Now that you know it is a crime to hit a disabled person, you should also know how to treat a disabled person with love and care. This article section addresses this issue because only a few persons know how to treat disabled persons.
For clarity, I have grouped the interacting etiquette based on disabilities. Keep reading to find out how to interact with disabled persons better.
People with Vision Impairment
This disability can be a partial or total vision impairment. While people with vision impairment can live a normal life, it is punishable to harass or assault them. Check out how to treat a person with vision impairment.
- Always identity yourself when entangling with a person with vision impairment
- Take people with vision impairment by the arm when guiding them instead of taking yours
- Don’t distract their service dog if they have one
- Do not point poor or glare lightening to people with vision impairment
- Describe sceneries when conversing with them
People with Hearing Impairment
Like other disabilities, hearing impairment is in varying degrees. Nevertheless, you should treat people in this category with care.
Bear in mind that people with hearing impairment use a wide range of aids to compensate for their impairment. These aids include note writing, sign language interpreter, and lip-reading devices.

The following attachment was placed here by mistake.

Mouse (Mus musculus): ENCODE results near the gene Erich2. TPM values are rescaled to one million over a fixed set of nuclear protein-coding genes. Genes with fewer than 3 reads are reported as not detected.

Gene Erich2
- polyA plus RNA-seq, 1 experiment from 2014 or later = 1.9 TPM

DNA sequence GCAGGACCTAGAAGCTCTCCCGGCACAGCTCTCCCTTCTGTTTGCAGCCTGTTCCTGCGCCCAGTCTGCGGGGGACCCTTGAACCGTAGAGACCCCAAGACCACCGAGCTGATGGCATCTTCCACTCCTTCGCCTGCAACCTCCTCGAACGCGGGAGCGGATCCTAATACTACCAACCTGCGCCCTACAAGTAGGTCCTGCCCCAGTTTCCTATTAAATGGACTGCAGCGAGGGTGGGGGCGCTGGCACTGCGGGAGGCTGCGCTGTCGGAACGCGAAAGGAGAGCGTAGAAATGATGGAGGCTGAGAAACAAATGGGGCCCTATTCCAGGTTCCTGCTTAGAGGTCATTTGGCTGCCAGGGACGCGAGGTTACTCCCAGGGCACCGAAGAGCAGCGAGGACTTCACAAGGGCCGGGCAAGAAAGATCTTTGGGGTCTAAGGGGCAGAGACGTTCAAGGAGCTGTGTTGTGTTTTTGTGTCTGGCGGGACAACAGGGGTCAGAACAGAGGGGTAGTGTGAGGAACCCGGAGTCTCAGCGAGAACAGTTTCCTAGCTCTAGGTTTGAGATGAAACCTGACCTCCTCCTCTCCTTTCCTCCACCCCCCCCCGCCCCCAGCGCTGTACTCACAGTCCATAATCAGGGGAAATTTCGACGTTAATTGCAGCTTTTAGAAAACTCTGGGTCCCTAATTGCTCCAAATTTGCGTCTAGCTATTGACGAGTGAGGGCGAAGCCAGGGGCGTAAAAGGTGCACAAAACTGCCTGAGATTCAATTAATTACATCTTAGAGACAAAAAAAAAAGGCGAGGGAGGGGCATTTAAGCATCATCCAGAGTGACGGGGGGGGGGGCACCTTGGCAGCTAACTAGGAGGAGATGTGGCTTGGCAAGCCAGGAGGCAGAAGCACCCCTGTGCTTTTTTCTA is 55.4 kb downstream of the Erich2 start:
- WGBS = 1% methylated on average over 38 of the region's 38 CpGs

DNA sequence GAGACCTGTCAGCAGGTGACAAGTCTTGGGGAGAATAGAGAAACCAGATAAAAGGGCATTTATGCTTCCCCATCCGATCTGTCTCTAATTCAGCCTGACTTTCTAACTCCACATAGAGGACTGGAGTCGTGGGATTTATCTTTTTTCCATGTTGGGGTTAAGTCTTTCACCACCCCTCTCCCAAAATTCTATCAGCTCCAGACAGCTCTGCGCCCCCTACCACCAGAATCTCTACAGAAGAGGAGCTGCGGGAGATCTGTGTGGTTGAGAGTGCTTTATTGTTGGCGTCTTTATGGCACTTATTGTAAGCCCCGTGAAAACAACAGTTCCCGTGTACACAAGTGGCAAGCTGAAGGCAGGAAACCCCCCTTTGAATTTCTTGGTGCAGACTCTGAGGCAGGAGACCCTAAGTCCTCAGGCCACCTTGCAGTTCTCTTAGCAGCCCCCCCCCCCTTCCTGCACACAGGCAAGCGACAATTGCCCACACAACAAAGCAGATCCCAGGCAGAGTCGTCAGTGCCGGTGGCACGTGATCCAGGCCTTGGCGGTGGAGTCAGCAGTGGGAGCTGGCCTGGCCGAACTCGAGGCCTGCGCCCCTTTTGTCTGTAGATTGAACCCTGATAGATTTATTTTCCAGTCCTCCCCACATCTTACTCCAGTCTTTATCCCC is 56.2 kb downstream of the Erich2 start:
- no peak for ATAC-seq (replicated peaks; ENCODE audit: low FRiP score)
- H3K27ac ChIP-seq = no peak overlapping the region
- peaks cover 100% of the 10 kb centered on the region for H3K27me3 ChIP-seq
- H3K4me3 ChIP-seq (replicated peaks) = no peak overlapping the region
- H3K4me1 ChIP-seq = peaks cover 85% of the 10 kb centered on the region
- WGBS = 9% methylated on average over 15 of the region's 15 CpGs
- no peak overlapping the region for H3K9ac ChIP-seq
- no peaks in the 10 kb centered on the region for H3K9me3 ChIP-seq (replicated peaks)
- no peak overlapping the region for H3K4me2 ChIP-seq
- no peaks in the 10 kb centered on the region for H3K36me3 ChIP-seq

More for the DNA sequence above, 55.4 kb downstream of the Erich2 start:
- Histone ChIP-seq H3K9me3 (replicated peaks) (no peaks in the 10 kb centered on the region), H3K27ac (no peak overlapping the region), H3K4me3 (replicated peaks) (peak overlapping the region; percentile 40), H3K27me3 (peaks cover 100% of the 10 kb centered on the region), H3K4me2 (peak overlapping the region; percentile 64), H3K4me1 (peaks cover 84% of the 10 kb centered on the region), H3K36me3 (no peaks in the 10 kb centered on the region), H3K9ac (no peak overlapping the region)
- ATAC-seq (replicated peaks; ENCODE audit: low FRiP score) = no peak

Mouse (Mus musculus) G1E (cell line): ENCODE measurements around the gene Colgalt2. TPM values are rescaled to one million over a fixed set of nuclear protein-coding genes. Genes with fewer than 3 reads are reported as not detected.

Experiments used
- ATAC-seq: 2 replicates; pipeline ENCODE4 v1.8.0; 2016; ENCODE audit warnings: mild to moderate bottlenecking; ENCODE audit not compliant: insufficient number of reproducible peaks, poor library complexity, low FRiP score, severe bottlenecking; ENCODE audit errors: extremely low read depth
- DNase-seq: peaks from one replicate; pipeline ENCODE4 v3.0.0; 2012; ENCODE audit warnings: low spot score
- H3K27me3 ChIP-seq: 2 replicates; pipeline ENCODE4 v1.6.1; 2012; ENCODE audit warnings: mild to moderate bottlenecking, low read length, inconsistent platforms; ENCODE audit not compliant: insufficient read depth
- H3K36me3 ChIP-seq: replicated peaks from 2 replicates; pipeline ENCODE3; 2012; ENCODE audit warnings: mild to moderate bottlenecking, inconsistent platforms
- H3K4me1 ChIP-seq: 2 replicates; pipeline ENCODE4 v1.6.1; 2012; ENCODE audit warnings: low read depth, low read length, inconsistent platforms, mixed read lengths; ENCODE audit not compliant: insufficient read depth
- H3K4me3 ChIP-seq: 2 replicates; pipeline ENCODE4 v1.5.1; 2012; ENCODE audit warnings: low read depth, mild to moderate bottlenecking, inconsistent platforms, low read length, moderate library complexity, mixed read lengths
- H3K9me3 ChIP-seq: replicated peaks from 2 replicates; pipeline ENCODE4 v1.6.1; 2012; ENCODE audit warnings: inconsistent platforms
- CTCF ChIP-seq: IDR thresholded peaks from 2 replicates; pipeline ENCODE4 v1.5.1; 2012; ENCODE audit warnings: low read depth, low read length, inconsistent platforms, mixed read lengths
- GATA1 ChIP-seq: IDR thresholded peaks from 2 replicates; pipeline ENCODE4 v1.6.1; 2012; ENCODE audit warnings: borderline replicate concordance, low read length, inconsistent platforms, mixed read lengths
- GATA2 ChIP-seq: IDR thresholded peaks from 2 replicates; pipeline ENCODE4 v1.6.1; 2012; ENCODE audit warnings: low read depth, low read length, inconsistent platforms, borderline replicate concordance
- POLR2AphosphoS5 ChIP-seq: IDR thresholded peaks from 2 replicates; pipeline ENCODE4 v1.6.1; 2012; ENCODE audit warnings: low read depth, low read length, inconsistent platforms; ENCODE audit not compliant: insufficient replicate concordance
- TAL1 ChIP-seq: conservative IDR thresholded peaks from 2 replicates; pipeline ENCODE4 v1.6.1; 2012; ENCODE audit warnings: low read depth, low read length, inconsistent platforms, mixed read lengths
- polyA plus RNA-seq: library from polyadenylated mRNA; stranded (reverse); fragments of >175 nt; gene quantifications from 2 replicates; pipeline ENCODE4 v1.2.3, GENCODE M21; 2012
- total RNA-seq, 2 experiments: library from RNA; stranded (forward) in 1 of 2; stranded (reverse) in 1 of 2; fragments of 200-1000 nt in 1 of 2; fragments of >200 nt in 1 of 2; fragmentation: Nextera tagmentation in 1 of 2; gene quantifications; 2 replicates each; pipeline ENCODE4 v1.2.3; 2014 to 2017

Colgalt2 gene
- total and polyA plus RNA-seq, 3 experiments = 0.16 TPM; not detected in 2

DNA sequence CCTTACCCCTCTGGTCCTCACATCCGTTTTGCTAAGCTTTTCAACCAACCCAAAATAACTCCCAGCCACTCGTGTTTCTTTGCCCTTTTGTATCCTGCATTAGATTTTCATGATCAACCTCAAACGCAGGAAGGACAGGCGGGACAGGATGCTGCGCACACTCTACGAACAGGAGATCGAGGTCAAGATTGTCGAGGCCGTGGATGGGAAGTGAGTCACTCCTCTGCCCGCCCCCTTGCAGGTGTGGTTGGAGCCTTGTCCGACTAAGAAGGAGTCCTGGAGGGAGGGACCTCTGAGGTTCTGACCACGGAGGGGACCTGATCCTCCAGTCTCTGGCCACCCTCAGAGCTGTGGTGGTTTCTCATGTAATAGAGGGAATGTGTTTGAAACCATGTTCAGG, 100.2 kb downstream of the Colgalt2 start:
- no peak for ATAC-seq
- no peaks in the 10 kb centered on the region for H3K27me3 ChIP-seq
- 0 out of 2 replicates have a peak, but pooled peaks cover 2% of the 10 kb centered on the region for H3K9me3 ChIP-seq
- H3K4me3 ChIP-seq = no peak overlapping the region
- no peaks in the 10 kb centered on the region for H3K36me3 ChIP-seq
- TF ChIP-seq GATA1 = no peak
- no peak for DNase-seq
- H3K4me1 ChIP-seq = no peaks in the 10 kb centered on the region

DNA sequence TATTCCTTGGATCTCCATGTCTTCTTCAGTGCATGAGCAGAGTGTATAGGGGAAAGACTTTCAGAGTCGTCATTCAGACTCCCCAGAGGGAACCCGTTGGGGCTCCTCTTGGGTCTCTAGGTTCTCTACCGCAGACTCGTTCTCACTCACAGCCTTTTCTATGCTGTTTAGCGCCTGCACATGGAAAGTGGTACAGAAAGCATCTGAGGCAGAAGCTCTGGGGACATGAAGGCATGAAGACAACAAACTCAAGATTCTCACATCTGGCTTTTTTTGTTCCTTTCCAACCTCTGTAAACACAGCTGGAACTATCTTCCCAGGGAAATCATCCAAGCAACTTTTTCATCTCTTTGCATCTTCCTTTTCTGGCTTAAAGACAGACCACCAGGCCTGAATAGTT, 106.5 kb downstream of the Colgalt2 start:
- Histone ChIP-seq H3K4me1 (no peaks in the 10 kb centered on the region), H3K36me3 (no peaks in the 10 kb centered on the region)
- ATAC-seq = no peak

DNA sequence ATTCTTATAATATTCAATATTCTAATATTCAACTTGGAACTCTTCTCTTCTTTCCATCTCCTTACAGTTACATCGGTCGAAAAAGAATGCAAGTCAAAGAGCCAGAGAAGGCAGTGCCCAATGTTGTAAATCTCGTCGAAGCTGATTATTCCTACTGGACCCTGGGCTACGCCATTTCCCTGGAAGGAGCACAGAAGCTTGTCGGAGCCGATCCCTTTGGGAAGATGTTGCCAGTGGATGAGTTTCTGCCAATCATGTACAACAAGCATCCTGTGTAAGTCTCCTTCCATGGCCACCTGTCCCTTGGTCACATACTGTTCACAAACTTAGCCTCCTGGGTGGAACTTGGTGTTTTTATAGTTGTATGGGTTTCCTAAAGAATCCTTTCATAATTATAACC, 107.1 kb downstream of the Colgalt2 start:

Here’s how to treat people with hearing impairment;
- Speak clearly to people with hearing impairment
- Spend the average time when speaking with them
- Maintain eye contact and speak directly to them, and not their interpreter
- Use a written note to pass complex information/message
Related: How to Become Power of Attorney for a Disabled Person
People with Traumatic Brain Injury
The people in this category suffer from brain damage owing to diseases, infections, head trauma, and lack of oxygen. A traumatic brain injury could be minimal or extreme, depending on the effects.
Note: Traumatic brain injury greatly differs from mental health conditions and intellectual disability.
Check out how you can help people battling traumatic brain injury
- Be patient with people suffering from this condition
- Provide clear instructions and explanations
- Do not subject them to stress and pressure
People with Mental Health Conditions